Contact Us
Sign In / Sign Up for FREE
Go to advanced search...

Exploring Toni Morrison`s 'The Bluest Eye' - Essay Example

Comments (0) Cite this document
Name of Professor Exploring Toni Morrison’s The Bluest Eye Toni Morrison’s The Bluest Eye creates practical and thematic components that continue to be integral in her subsequent works. The story vividly examines a black neighborhood in the 1940s, and illustrates that the episodes there stem from broader social forces of poverty and racial discrimination…
Download free paperFile format: .doc, available for editing
GRAB THE BEST PAPER97.1% of users find it useful
Exploring Toni Morrison`s The Bluest Eye
Read TextPreview

Extract of sample "Exploring Toni Morrison`s 'The Bluest Eye'"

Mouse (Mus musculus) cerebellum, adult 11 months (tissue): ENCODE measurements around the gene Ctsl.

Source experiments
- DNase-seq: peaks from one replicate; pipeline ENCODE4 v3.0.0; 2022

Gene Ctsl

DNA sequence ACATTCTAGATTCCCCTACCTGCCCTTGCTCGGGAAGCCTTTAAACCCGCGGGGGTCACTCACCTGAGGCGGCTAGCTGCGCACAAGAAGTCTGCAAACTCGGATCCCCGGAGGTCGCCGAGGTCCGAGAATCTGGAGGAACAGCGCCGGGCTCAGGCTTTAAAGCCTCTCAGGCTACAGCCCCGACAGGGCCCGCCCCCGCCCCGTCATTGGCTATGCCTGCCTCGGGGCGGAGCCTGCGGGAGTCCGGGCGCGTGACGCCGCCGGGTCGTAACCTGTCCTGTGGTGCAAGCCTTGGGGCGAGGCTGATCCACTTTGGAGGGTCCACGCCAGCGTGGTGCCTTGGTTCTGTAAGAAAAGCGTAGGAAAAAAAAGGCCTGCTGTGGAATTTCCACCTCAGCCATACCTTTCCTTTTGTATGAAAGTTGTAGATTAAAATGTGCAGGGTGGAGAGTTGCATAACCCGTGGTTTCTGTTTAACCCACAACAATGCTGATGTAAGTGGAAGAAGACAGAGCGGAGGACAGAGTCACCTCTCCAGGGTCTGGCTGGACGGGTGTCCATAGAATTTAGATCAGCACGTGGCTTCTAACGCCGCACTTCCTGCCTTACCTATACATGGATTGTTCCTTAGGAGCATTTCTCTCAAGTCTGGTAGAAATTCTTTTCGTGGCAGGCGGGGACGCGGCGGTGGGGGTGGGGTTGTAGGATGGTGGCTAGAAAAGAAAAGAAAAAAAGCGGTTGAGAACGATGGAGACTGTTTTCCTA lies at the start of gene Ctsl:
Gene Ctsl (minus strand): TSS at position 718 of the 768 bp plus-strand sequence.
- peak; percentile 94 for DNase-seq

Exploring Toni Morrison’s The Bluest Eye Toni Morrison’s The Bluest Eye creates practical and thematic components that continue to be integral in her subsequent works. The story vividly examines a black neighborhood in the 1940s, and illustrates that the episodes there stem from broader social forces of poverty and racial discrimination. This paper explores the novel’s major scenes, title, characters, themes, prologue and afterword, symbolism, and conflict. The title The Bluest Eye has a vibrant meaning to the novel. The Black girl, Pecola Breedlove, does not like her physical look and, hence, desired to be beautiful. Beauty for Pecola is fair-skinned and blue eyes. This makes her dissatisfied of her own appearance. Hence, eyes are repeatedly brought up all through the story to highlight the thought that these ideas are constantly on the consciousness of Pecola. The Bluest Eye creates two major characters, Claudia and Pecola. The grownup Claudia narrates an important moment in her, her sister Frieda, and Pecola’s lives. In majority of the novel, the audience witnesses these three characters and reacts to Claudia’s interpretation of them. The entire story focuses on the formation and ruin of Pecola’s character. In several major scenes, audiences only observe the novel’s characters. Nevertheless, in general, the all-seeing storyteller goes over most of the historical background of each character in a straightforward manner, and often shows their impetus to sustain the audience’s consideration or appreciation. The minor characters are varieties, designed to embody particular attributes or reactions but not to stir up the powerful sentiment or complicated knowledge that emanates from more inclusive characterization. Their significance rests in their relationship with Pecola. This relationship is simply dispassionate. The story’s prostitutes, namely, Marie, Poland, and China, keep Pecola amused with tales, and she consequently admires them. The storyteller differentiates these prostitutes from social and literary expectations of a ‘whore’ with compassionate spirits or willing preys. The novel explores the forcefully vicious impacts of established racism on the Black community and its individual members. Individual racism is expressed in harsh, unfair treatments by people. Established racism, in contrast, can be involuntarily continued by individuals who merely have not dwelled on racial matters, or individuals who cannot go beyond their training or experience. Personal racism is expressed in the novel when Mr. Jacobowski, the salesperson, avoided any physical contact with Pecola because of her racial affinity. Established racism is shown in the act of omitting African Americans from required American schoolbooks until the 1970s, and, of course, the Black people’s enslavement. Toni Morrison significantly contributed to contemporary American awareness by illustrating in the novel the negative psychological consequence of established racism. Established racism, reinforced by individual racism, grinds down the sense of worth of every character as they try to make sense of the mainstream culture’s image of them as irrelevant, second rate, and unattractive. The parents of Pecola viewed themselves negatively, and hence lacked the ability to be good parents. The novel illustrates how established racism penetrates and ruins the psychological well-being of Black people. Perhaps, the most difficult section of the story is the Prologue and Afterword. Morrison looks like she is trying to contrast mainstream images of supposed customary family structure and dynamics with other household units that are not admirable. In addition, Morrison changes the plot at times. Hence although several episodes show mainly Claudia recounting, others have fashionable aspects such as Pauline narrating her experiences. In the Afterword, the author reveals she tried to prevent polluting the African American community or Pecola herself, and this the reason she decided to apply diverse points of view in the story. Hence, instead of disappointing the audience, she tried to persuade them to think about these changes in point of view to make the whole experience more fascinating and psychologically engaging. Several of Morrison’s major symbols are plain items, and she depends greatly on these symbols to communicate inherent meaning; hence she integrates them frequently to notify the audience of their importance. One example is when MacTeer gets a blue-eyed, fair-skinned baby doll as a Christmas gift: the doll embodies the reality that society places too much importance on the ‘ideal’ physical traits of White people. Certainly, Morrison has gained expertly the skill to successfully apply symbols in her novel. Besides factors like valuable items, titles, and names of character, she has discovered a technique to incorporate symbolic values into even the tersest description. In examining the levels of conflict within the novel it is vital to keep in mind that Morrison’s creations are not simply understood through reading practices gained with regard to the pragmatist narrative where expression usually creates the feeling of intelligibility, that is where the symbol and the symbolized are witnessed as a similar object. References Morrison, Toni. The Bluest Eye. New York: Vintage International, 2007. Read More